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BAWD. Who should deny it? Come young one, I like the manner of your garments well.
BOULT. Ay, by my faith, they shall not be changed yet.
BAWD. Boult, spend thou that in the town: report what a sojourner we have; you'll lose nothing by custom. When nature framed this piece, she meant thee a good turn; therefore say what a paragon she is, and thou hast the harvest out of thine own report.*
BOULT. I warrant you, mistress, thunder shall not so awake the beds of eels,5 as my giving out her beauty stir up the lewdly-inclined. I'll bring home some to-night.
BAWD. Come your ways; follow me.
MAR. If fires be hot, knives sharp, or waters deep, Untied I still my virgin knot will keep.7 Diana, aid my purpose!
When nature framed this piece, she meant thee a good turn ;] A similar sentiment occurs in King Lear:
"That eyeless head of thine was first fram'd flesh,
and thou hast the harvest out of thine own report.] So, in Much Ado about Nothing:
"Frame the season for your own harvest." STEEVENS. thunder shall not so awake the beds of eels,] Thunder is not supposed to have an effect on fish in general, but on eels only, which are roused by it from the mud, and are therefore more easily taken. So, in Marston's Satires:
"They are nought but eeles, that never will appeare,
If fires be hot, knives sharp, or waters deep,] So, in Antony and Cleopatra:
BAWD. What have we to do with Diana? Pray will you go with us?
Tharsus. A Room in Cleon's House:
Enter CLEON and DIONYZA.
DION. Why, are you foolish? Can it be undone?s CLE. O Dionyza, such a piece of slaughter The sun and moon ne'er look'd upon !
You'll turn a child again.
CLE. Were I chief lord of all the spacious world, I'd give it to undo the deed. O lady,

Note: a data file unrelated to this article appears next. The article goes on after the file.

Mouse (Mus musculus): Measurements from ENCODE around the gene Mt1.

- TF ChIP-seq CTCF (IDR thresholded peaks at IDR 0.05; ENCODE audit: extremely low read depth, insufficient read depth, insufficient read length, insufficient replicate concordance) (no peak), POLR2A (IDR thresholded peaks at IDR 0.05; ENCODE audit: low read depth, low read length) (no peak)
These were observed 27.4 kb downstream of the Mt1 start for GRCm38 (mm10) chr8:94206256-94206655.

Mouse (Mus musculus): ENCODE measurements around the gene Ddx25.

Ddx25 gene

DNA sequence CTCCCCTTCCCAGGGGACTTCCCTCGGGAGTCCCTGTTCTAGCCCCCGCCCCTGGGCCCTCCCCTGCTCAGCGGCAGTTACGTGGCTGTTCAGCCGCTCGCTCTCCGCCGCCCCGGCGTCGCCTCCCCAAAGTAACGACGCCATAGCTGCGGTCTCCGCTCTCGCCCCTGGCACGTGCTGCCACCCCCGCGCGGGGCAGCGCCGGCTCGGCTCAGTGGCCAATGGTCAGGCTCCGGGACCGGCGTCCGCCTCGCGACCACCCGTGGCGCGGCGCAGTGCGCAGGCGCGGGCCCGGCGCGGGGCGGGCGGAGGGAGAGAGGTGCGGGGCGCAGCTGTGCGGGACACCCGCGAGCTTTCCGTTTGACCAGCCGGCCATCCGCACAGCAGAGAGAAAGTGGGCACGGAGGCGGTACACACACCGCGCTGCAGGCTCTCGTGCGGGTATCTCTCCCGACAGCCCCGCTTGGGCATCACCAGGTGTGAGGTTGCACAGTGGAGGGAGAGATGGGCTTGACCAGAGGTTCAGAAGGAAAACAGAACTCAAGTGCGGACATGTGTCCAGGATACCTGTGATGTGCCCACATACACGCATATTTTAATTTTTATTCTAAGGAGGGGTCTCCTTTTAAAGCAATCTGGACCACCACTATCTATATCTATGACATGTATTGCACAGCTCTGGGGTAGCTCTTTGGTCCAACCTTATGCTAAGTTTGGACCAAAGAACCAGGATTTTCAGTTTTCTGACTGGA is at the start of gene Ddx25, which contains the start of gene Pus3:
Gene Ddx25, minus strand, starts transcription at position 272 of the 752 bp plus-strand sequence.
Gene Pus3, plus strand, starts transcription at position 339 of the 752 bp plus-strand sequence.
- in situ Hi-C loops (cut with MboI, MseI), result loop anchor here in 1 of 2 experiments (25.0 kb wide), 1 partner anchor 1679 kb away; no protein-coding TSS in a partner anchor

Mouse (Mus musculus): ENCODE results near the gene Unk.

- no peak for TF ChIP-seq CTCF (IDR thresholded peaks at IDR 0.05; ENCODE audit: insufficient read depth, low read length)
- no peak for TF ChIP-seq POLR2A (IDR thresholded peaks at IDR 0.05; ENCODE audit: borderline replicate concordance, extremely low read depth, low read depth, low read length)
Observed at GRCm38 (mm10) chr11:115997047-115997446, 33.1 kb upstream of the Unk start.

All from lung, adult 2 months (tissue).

"if knife, drugs, serpents, have
Edge, sting, or operation, I am safe." STEEVENS.
If there be cords, or knives,
7 Untied I still my virgin knot will keep.] We have the same classical allusion in The Tempest:
"If thou dost break her virgin-knot," &c. MALONe.
Can it be undone?] Thus, Lady Macbeth:
what's done, is done." STEEvens.
to undo the deed.] So, in Macbeth:
"Wake Duncan with this knocking:-Ay, would thou could'st!"
In Pericles, as in Macbeth, the wife is more criminal than the husband, whose repentance follows immediately on the murder.
Thus also, in Twine's translation: "But Strangulio himself consented not to this treason, but so soon as he heard of the foul mischaunce, being as it were all amort, and amazed with heaviness &c. and therewithal he looked towardes his wife, saying, Thou wicked woman" &c. STEEVENS.
Much less in blood than virtue, yet a princess
If thou hadst drunk to him, it had been a kindness
Nurses are not the
DION. That she is dead.
To foster it, nor ever to preserve.3
If thou hadst drunk to him, it had been a kindness
Becoming well thy feat:] Old copy-face: which, if this reading be genuine, must mean-hadst thou poisoned thyself by pledging him, it would have been an action well becoming thee. For the sake of a more obvious meaning, however, I read, with Mr. M. Mason, feat instead of face. STEEVENS.
Feat, i. e. of a piece with the rest of thy exploit. So, in The Two Noble Kinsmen, Palamon says:
"Cozener Arcite, give me language such
"As thou hast shewed me feat." M. MASON.
So, in Holinshed, p. 756: "—aiders and partakers of his feat and enterprize." STEEVENS.